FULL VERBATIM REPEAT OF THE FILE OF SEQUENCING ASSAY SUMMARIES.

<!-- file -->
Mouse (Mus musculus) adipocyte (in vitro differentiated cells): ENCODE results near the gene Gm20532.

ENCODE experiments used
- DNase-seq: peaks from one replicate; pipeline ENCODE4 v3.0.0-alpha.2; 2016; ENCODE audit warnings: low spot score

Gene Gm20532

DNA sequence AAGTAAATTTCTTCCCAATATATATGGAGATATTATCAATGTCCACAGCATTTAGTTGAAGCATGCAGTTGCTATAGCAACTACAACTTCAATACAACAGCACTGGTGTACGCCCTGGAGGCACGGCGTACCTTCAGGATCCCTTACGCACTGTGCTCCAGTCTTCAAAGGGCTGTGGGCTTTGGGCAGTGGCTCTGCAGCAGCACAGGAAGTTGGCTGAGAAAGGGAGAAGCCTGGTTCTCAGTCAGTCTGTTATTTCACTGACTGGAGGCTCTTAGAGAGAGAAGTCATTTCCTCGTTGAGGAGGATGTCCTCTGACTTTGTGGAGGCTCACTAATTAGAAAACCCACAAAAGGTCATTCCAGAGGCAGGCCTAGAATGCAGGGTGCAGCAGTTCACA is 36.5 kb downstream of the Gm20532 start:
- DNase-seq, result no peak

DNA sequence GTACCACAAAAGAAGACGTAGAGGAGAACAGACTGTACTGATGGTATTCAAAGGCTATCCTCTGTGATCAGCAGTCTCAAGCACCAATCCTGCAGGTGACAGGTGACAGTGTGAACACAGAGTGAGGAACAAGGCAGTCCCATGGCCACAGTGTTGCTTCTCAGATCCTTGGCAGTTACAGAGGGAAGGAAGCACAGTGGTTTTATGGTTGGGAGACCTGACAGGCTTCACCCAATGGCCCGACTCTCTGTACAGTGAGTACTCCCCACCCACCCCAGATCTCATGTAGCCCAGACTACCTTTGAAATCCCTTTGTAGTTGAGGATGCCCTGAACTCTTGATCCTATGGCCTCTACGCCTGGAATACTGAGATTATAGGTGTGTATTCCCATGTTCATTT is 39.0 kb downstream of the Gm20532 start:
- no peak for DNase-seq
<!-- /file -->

Mouse (Mus musculus) adipocyte (in vitro differentiated cells): ENCODE results near the gene Gm20532.

ENCODE experiments used
- DNase-seq: peaks from one replicate; pipeline ENCODE4 v3.0.0-alpha.2; 2016; ENCODE audit warnings: low spot score

Gene Gm20532

DNA sequence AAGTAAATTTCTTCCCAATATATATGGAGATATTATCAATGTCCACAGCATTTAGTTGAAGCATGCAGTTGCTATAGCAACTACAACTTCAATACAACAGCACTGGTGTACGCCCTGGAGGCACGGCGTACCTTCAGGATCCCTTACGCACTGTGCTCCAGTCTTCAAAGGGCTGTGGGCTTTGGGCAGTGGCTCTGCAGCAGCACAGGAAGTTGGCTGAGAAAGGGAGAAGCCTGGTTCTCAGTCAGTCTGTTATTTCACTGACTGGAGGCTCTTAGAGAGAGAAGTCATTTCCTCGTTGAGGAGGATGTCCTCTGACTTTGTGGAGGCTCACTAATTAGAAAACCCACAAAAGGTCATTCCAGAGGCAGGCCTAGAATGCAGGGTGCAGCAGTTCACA is 36.5 kb downstream of the Gm20532 start:
- DNase-seq, result no peak

DNA sequence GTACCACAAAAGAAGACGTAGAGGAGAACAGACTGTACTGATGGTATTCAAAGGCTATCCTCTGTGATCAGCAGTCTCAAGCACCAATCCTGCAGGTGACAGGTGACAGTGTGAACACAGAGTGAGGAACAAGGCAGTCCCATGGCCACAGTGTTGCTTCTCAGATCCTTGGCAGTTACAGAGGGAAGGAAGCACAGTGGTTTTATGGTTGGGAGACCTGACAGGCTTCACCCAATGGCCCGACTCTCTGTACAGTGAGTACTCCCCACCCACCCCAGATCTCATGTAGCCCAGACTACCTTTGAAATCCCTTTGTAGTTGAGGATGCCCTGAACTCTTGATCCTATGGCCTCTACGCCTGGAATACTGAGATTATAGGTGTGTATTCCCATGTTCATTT is 39.0 kb downstream of the Gm20532 start:
- no peak for DNase-seq